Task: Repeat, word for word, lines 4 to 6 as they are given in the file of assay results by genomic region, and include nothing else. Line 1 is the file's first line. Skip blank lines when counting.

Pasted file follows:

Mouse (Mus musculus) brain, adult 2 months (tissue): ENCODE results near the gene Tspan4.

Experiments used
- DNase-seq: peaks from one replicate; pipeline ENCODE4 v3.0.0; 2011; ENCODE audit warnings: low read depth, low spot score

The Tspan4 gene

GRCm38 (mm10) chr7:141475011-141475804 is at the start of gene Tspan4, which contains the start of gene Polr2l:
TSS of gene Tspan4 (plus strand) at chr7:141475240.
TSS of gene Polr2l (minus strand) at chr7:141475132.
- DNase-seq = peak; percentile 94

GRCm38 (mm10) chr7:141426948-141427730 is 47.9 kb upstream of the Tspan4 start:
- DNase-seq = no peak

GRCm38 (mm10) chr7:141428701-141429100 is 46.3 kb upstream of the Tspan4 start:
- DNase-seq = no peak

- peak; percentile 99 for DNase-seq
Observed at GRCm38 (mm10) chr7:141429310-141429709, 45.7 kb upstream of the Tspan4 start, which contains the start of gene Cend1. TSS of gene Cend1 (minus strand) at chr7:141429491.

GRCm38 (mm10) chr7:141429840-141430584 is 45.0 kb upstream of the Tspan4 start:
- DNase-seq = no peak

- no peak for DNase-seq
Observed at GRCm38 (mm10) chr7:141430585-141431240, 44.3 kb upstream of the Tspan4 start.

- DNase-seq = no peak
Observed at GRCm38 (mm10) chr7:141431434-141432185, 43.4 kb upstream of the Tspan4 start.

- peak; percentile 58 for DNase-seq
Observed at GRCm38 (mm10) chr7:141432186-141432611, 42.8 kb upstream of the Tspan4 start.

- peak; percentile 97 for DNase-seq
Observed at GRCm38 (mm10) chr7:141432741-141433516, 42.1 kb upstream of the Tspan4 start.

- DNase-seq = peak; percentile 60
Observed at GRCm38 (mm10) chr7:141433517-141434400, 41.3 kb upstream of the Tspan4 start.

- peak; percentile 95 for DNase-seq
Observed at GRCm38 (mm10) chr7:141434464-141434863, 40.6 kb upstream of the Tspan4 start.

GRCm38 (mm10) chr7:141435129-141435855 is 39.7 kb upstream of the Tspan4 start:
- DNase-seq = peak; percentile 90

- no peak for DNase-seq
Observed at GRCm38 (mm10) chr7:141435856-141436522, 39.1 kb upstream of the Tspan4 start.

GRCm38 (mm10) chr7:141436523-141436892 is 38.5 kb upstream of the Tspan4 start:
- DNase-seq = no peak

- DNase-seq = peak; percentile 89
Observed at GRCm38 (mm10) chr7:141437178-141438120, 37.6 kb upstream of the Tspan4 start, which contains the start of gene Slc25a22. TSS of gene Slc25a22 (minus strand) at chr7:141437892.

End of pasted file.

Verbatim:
The Tspan4 gene

GRCm38 (mm10) chr7:141475011-141475804 is at the start of gene Tspan4, which contains the start of gene Polr2l:
TSS of gene Tspan4 (plus strand) at chr7:141475240.